No, I don't want to compete with .Net if that's what you're asking, or be a Visual Basic or Java company. But you have got to have an environment to attract them. So the issue is we have to attract developers, not be a developer company. If you're writing or integrating an application and you happen to use J2EE, we could never be an option in that. Now we are.

It's a whole new shift for us to broaden the audience because NetWare is 11 percent, but what about the other 89 percent? It's an opportunity we let go by, and we're not going to do that anymore. As long as our solutions are the best there is, then we'll attract that audience. This year's BrainShare (conference) is going to be targeted at corporate developers. It's going to be targeted at a CIO level audience. It's not going to be targeted at LAN administrators.

In the past the directory was always Novell's crown jewel. But for Novell to benefit, software companies would have to build applications with the directory. Has that not really panned out?
The problem there was that most people couldn't figure out what to do with it. And No. 2, there were proprietary interfaces. That's now changed. E-directory is pretty much, from an interface perspective, all standardized. It's all LDAP; it's all XML. We're driving toward UDDI. And all of the directory markup languages, all the standards out there are going to be supported in the directory. So it basically means you can integrate it--you don't necessarily write a new application to take advantage of the directory. What you do is integrate the directory so you have one common identity platform. One place to do policy management, one place to set roles, Martin has access to these five apps, but not this one. Or when we fire him, turn his phone off.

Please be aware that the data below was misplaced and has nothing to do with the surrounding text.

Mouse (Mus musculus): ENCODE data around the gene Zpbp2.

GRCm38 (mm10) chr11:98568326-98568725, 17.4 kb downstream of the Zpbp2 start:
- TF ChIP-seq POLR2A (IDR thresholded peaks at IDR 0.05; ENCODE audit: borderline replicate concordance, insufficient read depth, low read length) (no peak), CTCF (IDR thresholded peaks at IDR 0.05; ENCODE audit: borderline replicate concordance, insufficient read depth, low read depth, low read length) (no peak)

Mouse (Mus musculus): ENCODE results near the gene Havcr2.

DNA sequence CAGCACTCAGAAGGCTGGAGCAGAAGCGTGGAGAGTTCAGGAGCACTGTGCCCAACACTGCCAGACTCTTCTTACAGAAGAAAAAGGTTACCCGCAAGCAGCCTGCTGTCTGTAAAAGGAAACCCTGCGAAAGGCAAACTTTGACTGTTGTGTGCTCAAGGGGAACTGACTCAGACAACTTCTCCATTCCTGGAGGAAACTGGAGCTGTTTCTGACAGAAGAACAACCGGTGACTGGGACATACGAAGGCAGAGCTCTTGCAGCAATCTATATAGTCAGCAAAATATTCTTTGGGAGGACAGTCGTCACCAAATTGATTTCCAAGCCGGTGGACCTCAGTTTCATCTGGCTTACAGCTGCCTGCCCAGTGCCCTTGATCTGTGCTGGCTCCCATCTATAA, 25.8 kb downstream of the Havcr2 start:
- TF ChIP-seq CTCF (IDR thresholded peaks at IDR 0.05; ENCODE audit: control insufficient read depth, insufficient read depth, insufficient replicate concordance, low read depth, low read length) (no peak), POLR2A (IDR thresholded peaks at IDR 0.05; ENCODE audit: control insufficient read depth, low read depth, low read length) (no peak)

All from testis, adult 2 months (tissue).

What about Web services?
I did Web services with CORBA (Common Object Request Broker Architecture). I just didn't know that's what it was. The problem with Web services is that Microsoft has gifted us with this term, and they've obviously changed the meaning of it. .Net server is nothing more than yet another Windows server. What is it now? Windows Server 2003. Come on, we all knew that. Now they're finally coming clean. But the point is it's just another version of Windows.